Ten Great Lakes fish and wildlife restoration projects totaling $571,750 have been announced by the U.S. Fish and Wildlife Service for tribal governments, five states and the Great Lakes Fishery Commission, promoting partnership efforts to help replenish habitat and improve natural resource management in the Great Lakes Basin.
The projects will be funded under authority of the Great Lakes Fish and Wildlife Restoration Act, which launched the program in 1998.
"I’m very proud that the Fish and Wildlife Service is able to be a catalyst in this vital international program that is so critical to the Great Lakes area," said Steve Williams, the Service Director. "There are enormous treasures, enormous fisheries and enormous economics all at play here. This work has never been more important."
The 10 approved projects focus primarily on the rehabilitation of sustainable fish populations and include the study of various species of fish, their reproduction, distribution, movement, diet and habitat within the Great Lakes ecosystem. One project will develop a Great Lakes-wide geographic information system to help drive future habitat restoration efforts. Another will map lake trout spawning reefs in Lake Michigan and study spawning of fish stocked by National Fish Hatcheries. A third will attempt to determine if steel-hulled barges actually help fish move past obstructions like the electric barrier designed to stop the Asian carp from moving to Lake Michigan through the Chicago Sanitary and Ship Canal.
Under sponsorship of Michigan, New York, Illinois, Wisconsin, Ohio and member tribes of the Chippewa-Ottawa Resource Authority (CORTA), funds will go to the University of Michigan, the U.S. Geological Survey, the State University of New York in Freedonia, the University of Illinois, the University of Wisconsin in Milwaukee, and the Great Lakes Fishery Commission. Between 1998 and 2002, more than 50 organizations have brought matching funds and expertise to the Great Lakes restoration program.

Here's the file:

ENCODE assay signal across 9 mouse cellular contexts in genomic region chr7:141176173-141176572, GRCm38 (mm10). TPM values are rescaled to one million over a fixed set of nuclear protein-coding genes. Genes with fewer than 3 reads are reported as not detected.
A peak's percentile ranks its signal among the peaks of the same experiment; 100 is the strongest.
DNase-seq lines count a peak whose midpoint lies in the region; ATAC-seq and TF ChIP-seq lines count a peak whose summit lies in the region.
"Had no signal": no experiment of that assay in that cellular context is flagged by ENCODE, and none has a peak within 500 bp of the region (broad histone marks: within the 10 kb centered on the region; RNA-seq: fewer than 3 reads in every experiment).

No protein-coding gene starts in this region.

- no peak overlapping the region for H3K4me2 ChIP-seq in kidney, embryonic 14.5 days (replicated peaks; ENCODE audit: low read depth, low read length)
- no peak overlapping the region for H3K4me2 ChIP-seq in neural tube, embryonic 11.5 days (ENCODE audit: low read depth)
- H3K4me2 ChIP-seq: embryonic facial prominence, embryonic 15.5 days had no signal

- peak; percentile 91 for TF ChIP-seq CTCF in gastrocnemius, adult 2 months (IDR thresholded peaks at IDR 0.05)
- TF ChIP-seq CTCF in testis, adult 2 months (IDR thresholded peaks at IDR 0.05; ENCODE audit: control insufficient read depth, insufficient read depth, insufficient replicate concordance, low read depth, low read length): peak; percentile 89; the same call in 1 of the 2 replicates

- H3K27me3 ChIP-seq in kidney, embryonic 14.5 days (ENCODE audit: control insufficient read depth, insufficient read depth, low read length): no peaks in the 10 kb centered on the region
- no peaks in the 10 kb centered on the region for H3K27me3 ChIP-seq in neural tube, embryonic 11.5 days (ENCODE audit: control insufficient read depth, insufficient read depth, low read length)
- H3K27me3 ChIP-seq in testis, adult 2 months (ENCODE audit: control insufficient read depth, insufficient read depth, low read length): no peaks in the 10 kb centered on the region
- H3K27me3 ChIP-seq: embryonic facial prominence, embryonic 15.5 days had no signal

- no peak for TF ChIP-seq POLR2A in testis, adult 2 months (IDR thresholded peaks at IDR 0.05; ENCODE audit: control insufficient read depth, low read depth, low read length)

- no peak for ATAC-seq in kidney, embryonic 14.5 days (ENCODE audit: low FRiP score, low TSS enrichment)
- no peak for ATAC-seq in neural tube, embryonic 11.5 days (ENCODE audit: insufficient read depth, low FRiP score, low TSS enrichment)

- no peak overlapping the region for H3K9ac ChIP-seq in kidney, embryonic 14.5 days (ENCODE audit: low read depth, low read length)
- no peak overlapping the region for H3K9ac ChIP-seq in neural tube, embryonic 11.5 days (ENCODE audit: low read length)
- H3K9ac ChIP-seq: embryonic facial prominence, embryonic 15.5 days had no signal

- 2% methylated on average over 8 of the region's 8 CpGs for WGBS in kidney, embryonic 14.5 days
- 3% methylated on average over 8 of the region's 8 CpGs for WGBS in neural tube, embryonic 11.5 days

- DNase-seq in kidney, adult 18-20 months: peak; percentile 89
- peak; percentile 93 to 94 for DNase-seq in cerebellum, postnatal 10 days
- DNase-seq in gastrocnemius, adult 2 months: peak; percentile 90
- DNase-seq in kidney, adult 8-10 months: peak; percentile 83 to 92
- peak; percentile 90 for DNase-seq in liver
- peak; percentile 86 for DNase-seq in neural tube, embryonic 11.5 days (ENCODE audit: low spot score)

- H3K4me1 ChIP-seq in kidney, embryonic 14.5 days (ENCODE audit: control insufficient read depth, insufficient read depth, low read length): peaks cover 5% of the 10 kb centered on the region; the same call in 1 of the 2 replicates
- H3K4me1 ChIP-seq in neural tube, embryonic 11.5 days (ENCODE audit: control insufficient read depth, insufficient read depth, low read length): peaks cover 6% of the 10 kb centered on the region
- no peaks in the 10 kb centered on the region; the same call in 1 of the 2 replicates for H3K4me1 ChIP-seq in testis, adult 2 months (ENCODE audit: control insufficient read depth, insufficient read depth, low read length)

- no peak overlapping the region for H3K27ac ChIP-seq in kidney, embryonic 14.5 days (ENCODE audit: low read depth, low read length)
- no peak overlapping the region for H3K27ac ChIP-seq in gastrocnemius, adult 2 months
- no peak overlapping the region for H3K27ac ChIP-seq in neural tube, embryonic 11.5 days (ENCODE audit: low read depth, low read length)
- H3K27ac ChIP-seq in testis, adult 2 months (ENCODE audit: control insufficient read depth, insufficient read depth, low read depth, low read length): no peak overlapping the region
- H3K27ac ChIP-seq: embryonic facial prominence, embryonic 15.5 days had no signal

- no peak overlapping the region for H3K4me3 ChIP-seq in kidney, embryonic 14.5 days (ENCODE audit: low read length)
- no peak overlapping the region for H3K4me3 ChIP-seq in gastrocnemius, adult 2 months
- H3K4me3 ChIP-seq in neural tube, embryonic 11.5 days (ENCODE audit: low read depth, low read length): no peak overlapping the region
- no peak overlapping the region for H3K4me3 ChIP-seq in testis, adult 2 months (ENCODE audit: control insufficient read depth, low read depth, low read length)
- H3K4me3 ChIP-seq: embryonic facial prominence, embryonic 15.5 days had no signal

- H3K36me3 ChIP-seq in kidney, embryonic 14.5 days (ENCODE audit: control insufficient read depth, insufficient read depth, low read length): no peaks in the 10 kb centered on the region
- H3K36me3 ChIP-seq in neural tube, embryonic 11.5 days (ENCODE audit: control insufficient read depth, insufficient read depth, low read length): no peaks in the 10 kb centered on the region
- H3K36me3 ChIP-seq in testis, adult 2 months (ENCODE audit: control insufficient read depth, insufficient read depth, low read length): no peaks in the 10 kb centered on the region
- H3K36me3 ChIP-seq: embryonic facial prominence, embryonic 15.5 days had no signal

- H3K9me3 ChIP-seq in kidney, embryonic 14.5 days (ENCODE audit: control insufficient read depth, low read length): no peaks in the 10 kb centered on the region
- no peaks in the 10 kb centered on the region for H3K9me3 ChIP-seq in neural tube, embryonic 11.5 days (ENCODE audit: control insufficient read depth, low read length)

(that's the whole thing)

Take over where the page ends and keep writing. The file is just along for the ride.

The Fish and Wildlife Service contributes up to 75 percent of the cost of the projects, with matching funds this year coming from the Michigan Department of Natural Resources, Illinois Natural History Survey, Ohio Department of Natural Resources, CORA, the University of Illinois, the University of Wisconsin, the University of Michigan, the State University of New York, the University of Windsor, the Ontario Ministry of Natural Resources and the Great Lakes Fishery Commission. The Service has provided more than $2.2 million for similar projects since 1998.
Williams said the proposals presented this year represent a wide range of needs related directly to resource conservation issues identified in the 1995 Great Lakes Fishery Resources Restoration Study Report to Congress and by the Joint Strategic Plan for Management of Great Lakes Fisheries.
Fish and wildlife restoration proposals are developed each year by the Service and the Great Lakes Fishery Commission. The Council of Lakes Committee, a 21-member body representing state, tribal and Canadian provincial agencies, recommends proposals for funding to the Director of the Fish and Wildlife Service.
The Service’s Great Lakes program includes Minnesota, Wisconsin, Michigan, Illinois, Indiana, Ohio, Pennsylvania and New York and 46 Service field stations in the Great Lakes Basin.
For more information about the U.S. Fish and Wildlife Service,visit our home page at http://www.fws.gov For more information about Service programs and activities in the Great Lakes, visit our Great Lakes web site at http://midwest.fws.gov